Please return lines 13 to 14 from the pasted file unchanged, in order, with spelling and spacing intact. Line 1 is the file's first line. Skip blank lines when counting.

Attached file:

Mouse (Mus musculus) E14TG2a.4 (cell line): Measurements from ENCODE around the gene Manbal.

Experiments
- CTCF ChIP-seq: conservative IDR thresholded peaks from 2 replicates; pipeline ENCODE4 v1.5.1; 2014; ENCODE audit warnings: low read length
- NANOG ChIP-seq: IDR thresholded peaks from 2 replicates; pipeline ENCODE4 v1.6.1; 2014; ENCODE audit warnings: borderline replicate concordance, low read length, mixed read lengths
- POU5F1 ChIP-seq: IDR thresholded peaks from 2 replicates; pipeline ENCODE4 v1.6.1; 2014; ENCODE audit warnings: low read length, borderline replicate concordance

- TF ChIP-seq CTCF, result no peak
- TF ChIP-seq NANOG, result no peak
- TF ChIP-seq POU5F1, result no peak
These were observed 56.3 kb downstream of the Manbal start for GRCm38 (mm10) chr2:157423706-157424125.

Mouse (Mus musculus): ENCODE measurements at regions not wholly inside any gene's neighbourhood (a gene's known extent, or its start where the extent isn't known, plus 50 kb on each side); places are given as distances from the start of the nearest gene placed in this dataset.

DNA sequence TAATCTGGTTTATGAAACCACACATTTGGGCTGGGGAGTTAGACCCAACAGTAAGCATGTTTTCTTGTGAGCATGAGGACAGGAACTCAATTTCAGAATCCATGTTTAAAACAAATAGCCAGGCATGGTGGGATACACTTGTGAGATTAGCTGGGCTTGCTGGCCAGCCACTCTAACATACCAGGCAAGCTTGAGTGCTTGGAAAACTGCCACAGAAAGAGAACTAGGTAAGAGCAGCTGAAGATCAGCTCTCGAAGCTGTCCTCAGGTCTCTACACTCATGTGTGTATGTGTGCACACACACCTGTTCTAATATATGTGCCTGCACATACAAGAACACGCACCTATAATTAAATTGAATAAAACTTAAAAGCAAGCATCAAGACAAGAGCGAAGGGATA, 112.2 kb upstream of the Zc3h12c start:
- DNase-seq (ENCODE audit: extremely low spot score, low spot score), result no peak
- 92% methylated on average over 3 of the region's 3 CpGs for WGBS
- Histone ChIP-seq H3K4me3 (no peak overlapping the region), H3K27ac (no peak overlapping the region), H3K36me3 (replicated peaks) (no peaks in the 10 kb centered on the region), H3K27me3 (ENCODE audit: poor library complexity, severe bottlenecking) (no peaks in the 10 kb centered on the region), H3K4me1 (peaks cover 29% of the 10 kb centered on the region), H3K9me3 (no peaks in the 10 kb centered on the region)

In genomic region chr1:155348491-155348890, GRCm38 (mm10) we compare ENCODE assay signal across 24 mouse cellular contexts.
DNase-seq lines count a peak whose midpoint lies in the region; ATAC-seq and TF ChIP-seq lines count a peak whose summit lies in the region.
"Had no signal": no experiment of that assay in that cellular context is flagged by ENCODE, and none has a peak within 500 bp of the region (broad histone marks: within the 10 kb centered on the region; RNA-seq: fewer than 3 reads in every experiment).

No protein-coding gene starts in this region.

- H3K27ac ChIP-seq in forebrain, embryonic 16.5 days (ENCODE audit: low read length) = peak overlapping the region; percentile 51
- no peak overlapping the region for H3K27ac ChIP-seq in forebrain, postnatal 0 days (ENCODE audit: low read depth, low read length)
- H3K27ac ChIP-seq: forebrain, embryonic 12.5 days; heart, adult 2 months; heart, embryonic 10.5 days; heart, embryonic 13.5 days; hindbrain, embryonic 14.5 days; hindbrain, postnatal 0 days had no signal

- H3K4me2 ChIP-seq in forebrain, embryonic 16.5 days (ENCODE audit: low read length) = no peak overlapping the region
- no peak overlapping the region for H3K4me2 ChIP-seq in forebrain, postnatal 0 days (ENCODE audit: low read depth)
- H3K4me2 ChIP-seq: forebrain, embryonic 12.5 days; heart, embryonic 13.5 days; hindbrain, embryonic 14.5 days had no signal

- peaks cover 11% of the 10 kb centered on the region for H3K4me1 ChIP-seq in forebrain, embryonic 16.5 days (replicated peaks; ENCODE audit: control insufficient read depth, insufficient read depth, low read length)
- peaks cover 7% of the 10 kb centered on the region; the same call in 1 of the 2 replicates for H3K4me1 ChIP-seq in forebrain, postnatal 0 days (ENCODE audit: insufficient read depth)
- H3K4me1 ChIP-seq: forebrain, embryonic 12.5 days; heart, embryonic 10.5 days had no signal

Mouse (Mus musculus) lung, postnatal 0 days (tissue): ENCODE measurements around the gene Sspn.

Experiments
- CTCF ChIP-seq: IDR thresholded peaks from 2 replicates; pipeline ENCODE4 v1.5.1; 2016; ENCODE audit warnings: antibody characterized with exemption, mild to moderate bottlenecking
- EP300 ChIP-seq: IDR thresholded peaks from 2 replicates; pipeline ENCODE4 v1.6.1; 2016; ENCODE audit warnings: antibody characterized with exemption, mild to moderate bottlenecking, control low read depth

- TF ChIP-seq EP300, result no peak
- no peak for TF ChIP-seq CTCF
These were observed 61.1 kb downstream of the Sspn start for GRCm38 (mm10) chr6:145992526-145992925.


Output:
- 92% methylated on average over 3 of the region's 3 CpGs for WGBS
- Histone ChIP-seq H3K4me3 (no peak overlapping the region), H3K27ac (no peak overlapping the region), H3K36me3 (replicated peaks) (no peaks in the 10 kb centered on the region), H3K27me3 (ENCODE audit: poor library complexity, severe bottlenecking) (no peaks in the 10 kb centered on the region), H3K4me1 (peaks cover 29% of the 10 kb centered on the region), H3K9me3 (no peaks in the 10 kb centered on the region)